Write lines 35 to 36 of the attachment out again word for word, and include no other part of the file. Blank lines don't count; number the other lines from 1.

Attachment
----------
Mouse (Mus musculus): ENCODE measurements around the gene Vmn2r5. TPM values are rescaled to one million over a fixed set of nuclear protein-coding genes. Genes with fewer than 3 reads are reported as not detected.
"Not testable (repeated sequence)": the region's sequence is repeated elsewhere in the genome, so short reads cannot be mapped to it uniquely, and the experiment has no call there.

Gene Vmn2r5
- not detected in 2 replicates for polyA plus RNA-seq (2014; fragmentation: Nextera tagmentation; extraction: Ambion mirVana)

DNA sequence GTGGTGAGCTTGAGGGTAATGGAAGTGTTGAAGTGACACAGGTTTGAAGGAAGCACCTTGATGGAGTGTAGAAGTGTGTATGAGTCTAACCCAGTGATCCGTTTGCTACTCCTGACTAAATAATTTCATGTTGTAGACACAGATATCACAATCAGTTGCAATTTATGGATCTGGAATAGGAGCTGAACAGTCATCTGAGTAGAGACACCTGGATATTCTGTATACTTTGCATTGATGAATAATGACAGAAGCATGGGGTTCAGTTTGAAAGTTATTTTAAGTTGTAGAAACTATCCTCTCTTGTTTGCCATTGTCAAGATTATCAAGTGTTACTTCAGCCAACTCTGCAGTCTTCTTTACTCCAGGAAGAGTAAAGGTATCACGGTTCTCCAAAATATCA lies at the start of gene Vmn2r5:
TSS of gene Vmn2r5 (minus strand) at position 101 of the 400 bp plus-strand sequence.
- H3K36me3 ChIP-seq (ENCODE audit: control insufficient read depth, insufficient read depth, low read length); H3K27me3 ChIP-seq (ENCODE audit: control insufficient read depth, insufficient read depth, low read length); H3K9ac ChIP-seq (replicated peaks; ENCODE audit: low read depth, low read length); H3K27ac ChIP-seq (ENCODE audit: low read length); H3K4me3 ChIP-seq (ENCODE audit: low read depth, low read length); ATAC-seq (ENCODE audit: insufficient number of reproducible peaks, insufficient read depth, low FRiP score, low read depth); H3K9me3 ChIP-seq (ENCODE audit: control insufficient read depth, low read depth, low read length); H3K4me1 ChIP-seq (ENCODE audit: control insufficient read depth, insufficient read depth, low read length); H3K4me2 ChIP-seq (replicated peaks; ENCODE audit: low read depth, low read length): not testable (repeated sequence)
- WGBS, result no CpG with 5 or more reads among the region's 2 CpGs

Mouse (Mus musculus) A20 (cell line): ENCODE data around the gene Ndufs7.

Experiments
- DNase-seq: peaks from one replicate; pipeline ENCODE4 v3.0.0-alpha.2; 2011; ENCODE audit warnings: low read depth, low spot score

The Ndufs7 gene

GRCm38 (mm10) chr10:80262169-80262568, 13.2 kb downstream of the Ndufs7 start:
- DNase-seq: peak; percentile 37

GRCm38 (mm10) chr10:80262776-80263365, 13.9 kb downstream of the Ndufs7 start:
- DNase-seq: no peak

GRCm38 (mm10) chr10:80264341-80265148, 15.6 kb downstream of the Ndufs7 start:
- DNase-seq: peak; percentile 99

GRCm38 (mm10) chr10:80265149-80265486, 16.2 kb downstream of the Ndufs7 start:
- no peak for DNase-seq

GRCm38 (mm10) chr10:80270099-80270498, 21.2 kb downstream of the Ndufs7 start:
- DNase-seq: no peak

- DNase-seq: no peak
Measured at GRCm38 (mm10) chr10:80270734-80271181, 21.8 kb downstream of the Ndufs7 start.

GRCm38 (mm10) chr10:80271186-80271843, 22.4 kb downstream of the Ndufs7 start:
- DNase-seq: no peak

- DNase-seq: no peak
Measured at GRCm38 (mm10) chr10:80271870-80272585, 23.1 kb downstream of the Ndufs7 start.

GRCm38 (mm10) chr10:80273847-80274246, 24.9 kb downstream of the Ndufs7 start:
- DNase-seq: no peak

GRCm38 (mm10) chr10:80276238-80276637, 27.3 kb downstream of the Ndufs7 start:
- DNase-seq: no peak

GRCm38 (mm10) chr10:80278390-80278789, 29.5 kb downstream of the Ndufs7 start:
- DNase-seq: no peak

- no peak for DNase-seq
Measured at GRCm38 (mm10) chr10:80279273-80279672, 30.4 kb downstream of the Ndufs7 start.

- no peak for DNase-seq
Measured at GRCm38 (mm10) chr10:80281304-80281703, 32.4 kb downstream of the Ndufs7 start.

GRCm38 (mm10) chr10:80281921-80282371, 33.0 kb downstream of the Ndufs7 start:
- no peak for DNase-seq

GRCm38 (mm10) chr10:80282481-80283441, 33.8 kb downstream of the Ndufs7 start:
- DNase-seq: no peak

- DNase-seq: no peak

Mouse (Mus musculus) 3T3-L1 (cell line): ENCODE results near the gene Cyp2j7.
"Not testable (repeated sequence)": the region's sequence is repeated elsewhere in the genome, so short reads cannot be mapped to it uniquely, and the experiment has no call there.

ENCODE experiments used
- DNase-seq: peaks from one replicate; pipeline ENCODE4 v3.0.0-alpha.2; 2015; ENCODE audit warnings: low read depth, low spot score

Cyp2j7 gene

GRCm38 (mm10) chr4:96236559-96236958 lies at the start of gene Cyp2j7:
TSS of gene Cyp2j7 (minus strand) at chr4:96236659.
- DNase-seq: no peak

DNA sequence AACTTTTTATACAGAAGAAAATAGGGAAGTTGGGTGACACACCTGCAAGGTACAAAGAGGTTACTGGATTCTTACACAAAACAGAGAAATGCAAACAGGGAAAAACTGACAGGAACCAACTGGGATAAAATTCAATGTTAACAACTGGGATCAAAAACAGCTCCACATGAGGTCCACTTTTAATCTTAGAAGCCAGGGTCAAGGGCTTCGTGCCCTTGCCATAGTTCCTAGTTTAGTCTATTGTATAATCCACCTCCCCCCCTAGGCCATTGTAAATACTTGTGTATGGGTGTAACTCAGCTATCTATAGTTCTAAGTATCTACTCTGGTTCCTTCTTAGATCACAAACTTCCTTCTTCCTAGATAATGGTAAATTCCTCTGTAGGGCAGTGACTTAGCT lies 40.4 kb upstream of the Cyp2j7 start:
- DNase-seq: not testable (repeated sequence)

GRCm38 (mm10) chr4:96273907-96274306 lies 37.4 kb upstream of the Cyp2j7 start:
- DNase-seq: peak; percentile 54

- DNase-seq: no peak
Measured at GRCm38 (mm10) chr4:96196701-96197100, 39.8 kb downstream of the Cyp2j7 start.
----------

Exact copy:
- no peak for DNase-seq
Measured at GRCm38 (mm10) chr10:80279273-80279672, 30.4 kb downstream of the Ndufs7 start.